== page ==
This advantage is not merely theoretical. By many accounts, market-based policies have successfully worked according to theory, including the U.S. sulfur dioxide trading program and the EU’s carbon trading program.
California itself has a cap-and-trade market. I believe that expanding and improving it would cut carbon emissions more cost-effectively than the solar mandate would.
Many economists also fear that the mandate will worsen California’s housing unaffordability. This crisis has many causes, such as restrictive zoning regulations that curtail construction. But the solar-panel requirement, which could increase the cost of a new home by more than $10,000, probably won’t help, even though supporters of the policy argue that the solar panels will pay for themselves in terms of lower monthly electricity costs.
The solar mandate’s fans
The solar mandate’s defenders, including Gov. Jerry Brown and Sierra Club leader Rachel Golden, make several arguments — two of which I find credible.
The first is what I’d call the “Panglossian” argument, after the character in Candide, Voltaire’s 18th-century classic satire. In what Voltaire would call “the best of all possible worlds,” taxing carbon would make perfect sense.
But this is a world riddled with political obstacles that make enacting almost any climate policy next to impossible. If a big American state can enact an imperfect law like this mandate that might do some good, then it should go for it.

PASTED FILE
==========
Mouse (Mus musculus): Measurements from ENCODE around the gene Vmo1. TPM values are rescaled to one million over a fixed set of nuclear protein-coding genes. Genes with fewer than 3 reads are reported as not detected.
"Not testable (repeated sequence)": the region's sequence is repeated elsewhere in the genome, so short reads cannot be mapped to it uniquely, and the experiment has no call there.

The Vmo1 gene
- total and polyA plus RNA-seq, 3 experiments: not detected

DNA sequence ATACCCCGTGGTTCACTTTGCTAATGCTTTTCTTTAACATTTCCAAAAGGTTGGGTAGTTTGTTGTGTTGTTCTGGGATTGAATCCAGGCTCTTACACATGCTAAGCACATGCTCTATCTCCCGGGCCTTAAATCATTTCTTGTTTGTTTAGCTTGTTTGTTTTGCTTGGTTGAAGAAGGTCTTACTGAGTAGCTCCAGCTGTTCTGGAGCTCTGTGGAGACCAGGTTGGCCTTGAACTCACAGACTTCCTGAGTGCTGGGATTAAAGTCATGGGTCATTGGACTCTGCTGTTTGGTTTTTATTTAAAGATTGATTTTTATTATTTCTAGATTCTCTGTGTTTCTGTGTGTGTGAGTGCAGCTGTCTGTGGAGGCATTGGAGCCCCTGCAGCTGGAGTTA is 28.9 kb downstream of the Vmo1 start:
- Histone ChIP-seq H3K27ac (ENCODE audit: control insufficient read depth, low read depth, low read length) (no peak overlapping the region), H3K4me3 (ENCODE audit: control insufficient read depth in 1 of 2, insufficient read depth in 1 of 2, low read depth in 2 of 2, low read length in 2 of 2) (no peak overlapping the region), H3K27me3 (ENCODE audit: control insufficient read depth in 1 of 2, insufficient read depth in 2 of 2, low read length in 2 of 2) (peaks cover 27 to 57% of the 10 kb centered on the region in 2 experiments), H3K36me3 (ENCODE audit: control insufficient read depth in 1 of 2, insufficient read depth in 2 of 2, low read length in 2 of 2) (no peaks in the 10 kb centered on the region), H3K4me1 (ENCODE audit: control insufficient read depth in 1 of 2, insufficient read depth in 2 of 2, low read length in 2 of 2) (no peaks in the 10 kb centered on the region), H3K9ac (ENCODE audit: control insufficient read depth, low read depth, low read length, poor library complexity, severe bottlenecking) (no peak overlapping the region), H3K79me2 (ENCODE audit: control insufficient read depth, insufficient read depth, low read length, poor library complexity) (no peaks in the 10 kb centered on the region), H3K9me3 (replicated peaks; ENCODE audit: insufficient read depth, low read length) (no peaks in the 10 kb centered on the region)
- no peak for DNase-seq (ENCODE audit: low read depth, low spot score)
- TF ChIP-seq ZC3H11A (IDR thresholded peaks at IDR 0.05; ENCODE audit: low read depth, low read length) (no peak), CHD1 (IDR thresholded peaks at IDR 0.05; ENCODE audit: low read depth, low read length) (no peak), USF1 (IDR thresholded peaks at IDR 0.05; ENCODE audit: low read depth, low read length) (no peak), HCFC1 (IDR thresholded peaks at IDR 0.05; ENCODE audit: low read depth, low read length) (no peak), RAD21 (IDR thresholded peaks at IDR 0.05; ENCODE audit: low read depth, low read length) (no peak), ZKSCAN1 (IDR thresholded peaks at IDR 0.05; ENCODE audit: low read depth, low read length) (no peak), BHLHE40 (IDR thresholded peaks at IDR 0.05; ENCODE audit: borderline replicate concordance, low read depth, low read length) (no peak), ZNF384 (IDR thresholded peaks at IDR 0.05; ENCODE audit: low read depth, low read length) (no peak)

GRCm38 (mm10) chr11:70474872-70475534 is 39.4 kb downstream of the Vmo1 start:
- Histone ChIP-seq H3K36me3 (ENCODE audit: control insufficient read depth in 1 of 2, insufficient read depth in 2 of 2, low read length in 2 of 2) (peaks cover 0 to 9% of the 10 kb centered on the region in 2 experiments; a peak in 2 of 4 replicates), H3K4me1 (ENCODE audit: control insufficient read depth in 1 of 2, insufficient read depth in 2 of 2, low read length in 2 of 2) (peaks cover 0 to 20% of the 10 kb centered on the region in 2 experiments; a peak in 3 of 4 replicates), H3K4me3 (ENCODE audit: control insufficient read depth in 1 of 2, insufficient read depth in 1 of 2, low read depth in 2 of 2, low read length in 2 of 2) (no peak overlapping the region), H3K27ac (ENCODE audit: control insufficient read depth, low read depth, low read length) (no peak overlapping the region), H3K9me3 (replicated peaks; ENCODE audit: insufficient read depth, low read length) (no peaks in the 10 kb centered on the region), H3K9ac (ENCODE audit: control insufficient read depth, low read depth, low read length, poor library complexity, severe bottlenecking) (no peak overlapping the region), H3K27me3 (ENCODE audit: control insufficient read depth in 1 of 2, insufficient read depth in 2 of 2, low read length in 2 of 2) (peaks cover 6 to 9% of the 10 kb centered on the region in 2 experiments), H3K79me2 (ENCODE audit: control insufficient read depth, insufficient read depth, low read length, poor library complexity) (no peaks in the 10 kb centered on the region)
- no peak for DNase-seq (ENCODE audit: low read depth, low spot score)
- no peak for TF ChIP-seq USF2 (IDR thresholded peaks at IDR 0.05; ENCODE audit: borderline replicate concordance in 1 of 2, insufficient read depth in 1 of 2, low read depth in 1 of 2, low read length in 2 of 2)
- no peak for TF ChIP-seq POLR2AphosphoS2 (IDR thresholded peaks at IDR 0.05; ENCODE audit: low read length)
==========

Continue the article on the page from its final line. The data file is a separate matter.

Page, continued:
The other argument I find reasonable is that by drumming up more demand, the solar mandate will expand the solar panel market — thereby driving solar costs down, perhaps more quickly than a carbon tax would. There’s some evidence supporting the theory that these mandates can spur innovation in renewable electricity technologies.
If the mandate works out, it might address two issues at once: shrinking California’s carbon footprint and bolstering technological progress in the solar industry.
To be sure, the cost of residential solar panels has plummeted in recent years, although generating solar energy through rooftop panels remains less cost-effective than power from utility-scale solar farms.
A practical policy
After mulling all the various arguments made by these different camps, I don’t think that whether California’s rooftop solar mandate is the perfect policy for the climate or the state’s homebuyers is the question.
The answer to that question is a resounding no — but that is beside the point because no policy is perfect. The key question is whether this policy — given its imperfections and given the difficulty in passing more cost-effective policies — is a winner overall. That question is harder to answer.
Ultimately, I believe the mandate will yield some environmental benefits, though they could be more cost-effectively achieved through other means.
Garth Heutel is an associate professor of economics at Georgia State University. This post originally appeared at The Conversation.